10 Conversations Parents and Students Should Have Before the First Year of College

The summer before your student heads off to college is exciting, busy, and stressful.  There’s lots to do  – forms to complete, finances to consider, orientations to attend, shopping to do.  Your student may have a job and is also busy trying to spend time with his friends.  Communication with your student may have its wonderful moments, and may also be strained. Be prepared. You feel it is your last chance to impart your wisdom, and he is increasingly anxious to be independent.

The process of heading off to college – for both your student and for you – is filled with expectations.  However, your expectations and your student’s expectations may not be the same.  Use the summer months to talk about those expectations. Clear the air – and avoid difficult situations later when you realize that you, or he, made some assumptions. Good communication now will lay the foundation for quality communication later.

Here are ten conversations to consider before your student leaves for school.  Don’t try to cover them all at once, but touch on some of these topics.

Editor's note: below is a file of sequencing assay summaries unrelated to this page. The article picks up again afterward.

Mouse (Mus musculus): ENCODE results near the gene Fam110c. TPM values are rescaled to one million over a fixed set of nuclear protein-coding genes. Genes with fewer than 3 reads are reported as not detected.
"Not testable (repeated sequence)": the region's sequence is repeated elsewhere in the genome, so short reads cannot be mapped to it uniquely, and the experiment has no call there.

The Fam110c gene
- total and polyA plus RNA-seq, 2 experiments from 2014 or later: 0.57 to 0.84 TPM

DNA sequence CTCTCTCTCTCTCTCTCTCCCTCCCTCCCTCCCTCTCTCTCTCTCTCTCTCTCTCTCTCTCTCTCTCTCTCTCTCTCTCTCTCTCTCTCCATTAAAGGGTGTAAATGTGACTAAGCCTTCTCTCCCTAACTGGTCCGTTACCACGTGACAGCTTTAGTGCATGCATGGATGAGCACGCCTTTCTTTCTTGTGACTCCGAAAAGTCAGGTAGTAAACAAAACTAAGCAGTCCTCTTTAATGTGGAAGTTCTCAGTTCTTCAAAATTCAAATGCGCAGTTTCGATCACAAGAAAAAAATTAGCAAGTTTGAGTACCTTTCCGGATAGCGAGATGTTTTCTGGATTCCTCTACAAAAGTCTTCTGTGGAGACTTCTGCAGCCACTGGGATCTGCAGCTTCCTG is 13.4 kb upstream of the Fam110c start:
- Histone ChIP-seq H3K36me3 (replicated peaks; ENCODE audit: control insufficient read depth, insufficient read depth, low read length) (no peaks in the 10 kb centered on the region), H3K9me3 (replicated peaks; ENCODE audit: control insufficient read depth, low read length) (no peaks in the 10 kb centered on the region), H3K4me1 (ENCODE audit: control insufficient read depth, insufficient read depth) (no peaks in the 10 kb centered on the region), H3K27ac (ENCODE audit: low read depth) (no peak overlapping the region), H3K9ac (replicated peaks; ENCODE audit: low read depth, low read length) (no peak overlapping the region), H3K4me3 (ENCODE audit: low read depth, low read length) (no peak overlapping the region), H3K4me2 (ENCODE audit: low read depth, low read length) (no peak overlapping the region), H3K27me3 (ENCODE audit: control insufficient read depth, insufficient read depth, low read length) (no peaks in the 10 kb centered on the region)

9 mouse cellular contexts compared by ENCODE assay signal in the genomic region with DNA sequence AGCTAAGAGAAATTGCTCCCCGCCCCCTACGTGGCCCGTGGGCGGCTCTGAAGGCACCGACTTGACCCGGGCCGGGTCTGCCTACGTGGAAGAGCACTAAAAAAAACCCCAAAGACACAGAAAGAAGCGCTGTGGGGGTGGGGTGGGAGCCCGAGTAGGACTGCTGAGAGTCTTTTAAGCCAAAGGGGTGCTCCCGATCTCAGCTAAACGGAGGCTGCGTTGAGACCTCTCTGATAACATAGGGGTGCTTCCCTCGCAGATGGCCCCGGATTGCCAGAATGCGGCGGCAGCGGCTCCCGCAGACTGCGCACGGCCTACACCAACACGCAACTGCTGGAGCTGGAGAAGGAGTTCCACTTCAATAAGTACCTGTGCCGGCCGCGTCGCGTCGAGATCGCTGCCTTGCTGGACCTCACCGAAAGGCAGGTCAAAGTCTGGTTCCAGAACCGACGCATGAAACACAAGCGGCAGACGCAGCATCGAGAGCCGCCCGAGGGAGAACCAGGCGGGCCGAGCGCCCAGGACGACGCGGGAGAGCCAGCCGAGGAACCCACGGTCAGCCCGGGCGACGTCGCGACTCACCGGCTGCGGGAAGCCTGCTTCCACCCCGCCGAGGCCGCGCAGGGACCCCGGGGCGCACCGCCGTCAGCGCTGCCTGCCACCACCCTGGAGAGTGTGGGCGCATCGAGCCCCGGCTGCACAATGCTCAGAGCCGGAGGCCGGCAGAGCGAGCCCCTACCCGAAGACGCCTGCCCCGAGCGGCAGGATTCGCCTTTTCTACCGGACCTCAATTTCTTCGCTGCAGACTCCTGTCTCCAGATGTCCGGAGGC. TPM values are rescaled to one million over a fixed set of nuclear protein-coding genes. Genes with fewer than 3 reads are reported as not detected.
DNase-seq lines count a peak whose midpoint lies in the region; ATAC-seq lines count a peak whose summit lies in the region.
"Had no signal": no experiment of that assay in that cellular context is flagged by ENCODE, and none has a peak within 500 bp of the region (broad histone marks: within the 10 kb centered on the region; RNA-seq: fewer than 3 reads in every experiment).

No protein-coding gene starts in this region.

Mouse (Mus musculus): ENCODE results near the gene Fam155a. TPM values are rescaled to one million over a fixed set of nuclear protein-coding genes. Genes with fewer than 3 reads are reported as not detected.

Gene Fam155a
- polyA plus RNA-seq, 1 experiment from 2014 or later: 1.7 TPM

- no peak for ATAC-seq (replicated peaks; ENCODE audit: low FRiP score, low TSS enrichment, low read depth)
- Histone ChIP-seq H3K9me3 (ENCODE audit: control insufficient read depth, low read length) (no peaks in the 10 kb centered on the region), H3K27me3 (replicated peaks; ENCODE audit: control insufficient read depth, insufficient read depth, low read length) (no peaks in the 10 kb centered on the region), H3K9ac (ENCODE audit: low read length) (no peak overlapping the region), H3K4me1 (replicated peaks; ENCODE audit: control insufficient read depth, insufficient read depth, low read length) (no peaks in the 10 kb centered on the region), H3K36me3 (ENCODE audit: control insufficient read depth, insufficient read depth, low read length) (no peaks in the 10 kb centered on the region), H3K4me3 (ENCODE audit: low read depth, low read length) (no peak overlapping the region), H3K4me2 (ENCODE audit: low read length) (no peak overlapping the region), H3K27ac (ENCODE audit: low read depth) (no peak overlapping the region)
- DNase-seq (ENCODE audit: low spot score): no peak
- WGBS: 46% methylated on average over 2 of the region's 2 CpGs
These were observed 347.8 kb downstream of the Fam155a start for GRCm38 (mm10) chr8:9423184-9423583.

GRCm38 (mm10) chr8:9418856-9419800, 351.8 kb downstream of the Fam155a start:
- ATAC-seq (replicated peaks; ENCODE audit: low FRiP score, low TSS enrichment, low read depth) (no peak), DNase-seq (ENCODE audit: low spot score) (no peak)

What are your student’s reasons for going to college? 

This may sound like a strange question.  You and your student have spent the last several years working at getting into college.  You made the college visits, your student took SAT’s or ACT’s, he planned his high school schedule carefully, you filled out stacks of financial forms, he filled out applications and wrote essays, he waited for those acceptances and wrestled with decisions.  But in spite of all of the work you’ve both done to get him here, have you had a conversation with him about why he wants to go to college?  Does he have a goal?  Is he focused on a major or a job?  Is he looking for a social outlet?  Is he going primarily for athletics?  Is he going to college because it’s the logical next step?  There is no right answer, but it helps to know why you’re going and what you want. As you talk about this question, you may learn a lot about him – and he may learn some things about himself.

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Help Your Student Stay “School Sharp” This Summer

Ah, those lazy, hazy days of summer!  We all love them – especially students.  Although many soon-to-be or returning college students may be spending much of the summer working hard to earn money, the break from schoolwork and routine is welcome.  The problem is that all of that summer “laziness” may create some academic “haziness” when school begins in the fall.

Chances are good that your student worked hard during the school year and deserves a bit of a break.  But sometimes a little time spent thinking about school and the upcoming fall semester can give your student an edge in the fall.  Skills slide over the summer and a little work can mean that they may slide a little less.

Here are a few suggestions to share with your student to help her stay sharp and get a little head start for the fall. Encourage her to take the initiative and address potential weak areas.  Just a few hours can make a big difference.